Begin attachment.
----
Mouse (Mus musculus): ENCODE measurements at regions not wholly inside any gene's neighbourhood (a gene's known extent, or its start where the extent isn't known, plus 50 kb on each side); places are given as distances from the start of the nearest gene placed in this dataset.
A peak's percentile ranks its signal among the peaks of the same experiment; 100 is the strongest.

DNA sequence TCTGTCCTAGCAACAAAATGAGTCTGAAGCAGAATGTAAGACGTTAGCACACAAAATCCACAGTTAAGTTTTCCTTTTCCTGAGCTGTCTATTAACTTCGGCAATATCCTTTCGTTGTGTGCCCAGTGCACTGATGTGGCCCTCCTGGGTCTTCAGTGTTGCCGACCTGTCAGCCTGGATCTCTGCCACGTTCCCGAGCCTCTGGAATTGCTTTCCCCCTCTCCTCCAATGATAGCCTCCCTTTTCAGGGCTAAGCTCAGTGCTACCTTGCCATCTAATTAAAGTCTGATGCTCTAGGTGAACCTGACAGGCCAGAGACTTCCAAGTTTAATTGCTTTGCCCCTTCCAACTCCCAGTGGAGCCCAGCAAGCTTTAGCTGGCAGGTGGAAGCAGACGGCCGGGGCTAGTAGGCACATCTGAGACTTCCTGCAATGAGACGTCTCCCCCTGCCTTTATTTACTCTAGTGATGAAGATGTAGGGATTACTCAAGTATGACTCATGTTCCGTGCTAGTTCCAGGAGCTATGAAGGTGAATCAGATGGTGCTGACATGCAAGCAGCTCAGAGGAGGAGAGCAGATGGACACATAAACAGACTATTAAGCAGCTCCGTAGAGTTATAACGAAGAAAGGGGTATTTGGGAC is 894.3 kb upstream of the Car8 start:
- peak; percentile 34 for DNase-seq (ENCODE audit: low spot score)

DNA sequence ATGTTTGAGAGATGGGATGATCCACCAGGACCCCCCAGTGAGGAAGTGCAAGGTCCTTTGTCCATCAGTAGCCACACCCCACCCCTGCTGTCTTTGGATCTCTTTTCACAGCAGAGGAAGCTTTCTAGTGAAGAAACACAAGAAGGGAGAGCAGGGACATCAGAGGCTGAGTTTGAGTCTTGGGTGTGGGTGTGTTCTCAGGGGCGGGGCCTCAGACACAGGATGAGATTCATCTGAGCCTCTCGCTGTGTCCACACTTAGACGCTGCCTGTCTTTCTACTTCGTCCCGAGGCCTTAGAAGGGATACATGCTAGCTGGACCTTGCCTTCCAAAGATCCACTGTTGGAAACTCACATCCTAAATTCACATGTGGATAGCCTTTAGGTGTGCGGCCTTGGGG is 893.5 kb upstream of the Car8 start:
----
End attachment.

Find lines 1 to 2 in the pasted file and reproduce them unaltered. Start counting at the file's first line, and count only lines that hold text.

Mouse (Mus musculus): ENCODE measurements at regions not wholly inside any gene's neighbourhood (a gene's known extent, or its start where the extent isn't known, plus 50 kb on each side); places are given as distances from the start of the nearest gene placed in this dataset.
A peak's percentile ranks its signal among the peaks of the same experiment; 100 is the strongest.